The crew of the Nostromo is still adrift in hypersleep when MU/TH/UR, the ship’s AI, turns on the lights, the translucent petals of their cryopods mechanically unfurling in perfect symmetry. Executive officer Kane is the first to wake, and the first to rise. The others soon join him in the kitchen, starved after their long dream across the void. They think they are almost home.
I feel dead, Kane says to Parker, smoking his cigarette.
Anyone ever tell you that you look dead?
It seems cliché to say that a wound is a flowering of flesh, but you find the metaphor too perfect to forbid. One night, you dream your wound is a vaginal flower on your chest, your skin pulled back into petals, with a deep, black hole where the pistil would be. You should really get that looked at, your dream-mother says. Upon waking, you recall Kafka’s lovely gore: That flower in your side is going to finish you.
Some wounds are slippery when you try to catch them, like fish turned inside out, swimming past your hands.
Some wounds hide themselves to stay open, in love with their own hurt. You search for wounds in everyone and everything because you’re wounded in a nebulous way, and so you look throughout the world for the one that is a mirror or a twin of yours.
You can’t find your wound, but you know it’s there because you can feel the worms writhing against the inside, with little white whites, and many many little legs. You feel how alive they are in you, and the loneliness they breed—which cannot be killed, only outwitted.
What is this creature that hides like a shadow organ in your folds? You have long been in love with horror films, with scenes that open wide the human body for you, in suffering or in sex. Your doctoral research concerns the intersections of body horror and the sublime in art. Yet you have never been maimed, or even had surgery. You only remember the stitches you received for a dog bite at 9 years old. You feel like a freak.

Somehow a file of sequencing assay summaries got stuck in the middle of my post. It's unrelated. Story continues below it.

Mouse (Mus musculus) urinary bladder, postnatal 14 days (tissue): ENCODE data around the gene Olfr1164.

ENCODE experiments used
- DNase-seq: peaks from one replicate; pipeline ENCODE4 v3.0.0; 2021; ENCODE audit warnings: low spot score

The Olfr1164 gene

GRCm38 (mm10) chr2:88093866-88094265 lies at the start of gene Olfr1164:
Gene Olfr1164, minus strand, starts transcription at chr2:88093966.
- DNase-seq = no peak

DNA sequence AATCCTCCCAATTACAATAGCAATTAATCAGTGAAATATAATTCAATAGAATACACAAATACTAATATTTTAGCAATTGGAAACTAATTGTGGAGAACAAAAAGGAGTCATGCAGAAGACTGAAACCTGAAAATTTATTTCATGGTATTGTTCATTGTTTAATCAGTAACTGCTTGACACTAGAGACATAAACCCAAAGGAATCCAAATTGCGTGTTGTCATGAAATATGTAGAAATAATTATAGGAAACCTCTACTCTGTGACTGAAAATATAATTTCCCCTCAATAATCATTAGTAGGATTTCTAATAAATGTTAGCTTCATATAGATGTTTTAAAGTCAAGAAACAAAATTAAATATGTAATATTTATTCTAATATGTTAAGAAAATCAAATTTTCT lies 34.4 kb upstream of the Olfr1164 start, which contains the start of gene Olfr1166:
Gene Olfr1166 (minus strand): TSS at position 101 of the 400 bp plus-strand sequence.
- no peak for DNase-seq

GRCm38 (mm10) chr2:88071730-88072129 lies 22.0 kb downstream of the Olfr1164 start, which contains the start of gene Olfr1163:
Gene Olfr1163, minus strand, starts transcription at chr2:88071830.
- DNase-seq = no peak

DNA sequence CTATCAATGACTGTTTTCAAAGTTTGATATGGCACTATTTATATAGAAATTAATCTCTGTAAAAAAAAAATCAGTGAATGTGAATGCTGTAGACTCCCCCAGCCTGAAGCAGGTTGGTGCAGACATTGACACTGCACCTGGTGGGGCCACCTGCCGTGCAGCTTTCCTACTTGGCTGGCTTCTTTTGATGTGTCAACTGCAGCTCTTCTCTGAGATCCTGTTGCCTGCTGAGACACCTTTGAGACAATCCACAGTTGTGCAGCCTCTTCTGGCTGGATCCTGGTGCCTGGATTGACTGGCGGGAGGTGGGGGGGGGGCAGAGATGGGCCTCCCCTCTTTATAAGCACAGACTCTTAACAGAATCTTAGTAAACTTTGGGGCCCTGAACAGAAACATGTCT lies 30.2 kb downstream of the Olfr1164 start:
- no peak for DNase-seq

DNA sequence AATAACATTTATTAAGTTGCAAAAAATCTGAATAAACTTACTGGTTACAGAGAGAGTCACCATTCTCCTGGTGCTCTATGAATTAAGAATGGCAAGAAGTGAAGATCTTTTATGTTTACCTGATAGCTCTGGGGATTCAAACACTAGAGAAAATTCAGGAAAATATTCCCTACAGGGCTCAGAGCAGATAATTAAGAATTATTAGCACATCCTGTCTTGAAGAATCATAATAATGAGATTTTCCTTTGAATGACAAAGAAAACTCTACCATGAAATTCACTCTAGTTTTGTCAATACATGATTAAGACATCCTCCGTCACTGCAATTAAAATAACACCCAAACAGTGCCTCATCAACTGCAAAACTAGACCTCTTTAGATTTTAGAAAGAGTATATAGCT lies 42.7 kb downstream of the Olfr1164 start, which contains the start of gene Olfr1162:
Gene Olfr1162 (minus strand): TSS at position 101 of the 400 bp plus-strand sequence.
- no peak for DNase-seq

One night, you learn that in Ancient Greek τραῦμα (traûma) simply means wound, and you cannot help but laugh. You’d spent countless hours reading theorists on pain and suffering—Freud, Lacan, Sontag, Bataille, Foucault, Girard, Scarry—and the revelation of your obsession had been waiting for you all along in the dictionary. A simple equation: Trauma = wound. Wound = trauma.
The atmosphere on planetoid LV-426 is almost primordial, reports Ash. There is a lava base in the deep cold, well below the line. On the horizon, a derelict spacecraft lies like a crashed sickle-moon, and deep through its intestinal tunnels, inside its cockpit, a skeleton sits fossilized and fused to the pilot chair, the bones of its ribcage centrifugally bent, as if it had opened from the inside, and quickly, the way a flower blooms in time-lapse.
When you close your eyes, you can feel it: the primordial place opening inside your chest, the cave where an ancient memory wakes in the cold. Sometimes you’re afraid of how deep that darkness inside you goes.
You’re attending therapy for stress-relief to help with your jaw joint, which has been locked for over a month. Your whole face is a charley horse; it hurts to talk, to eat. Why are you so fucking tense?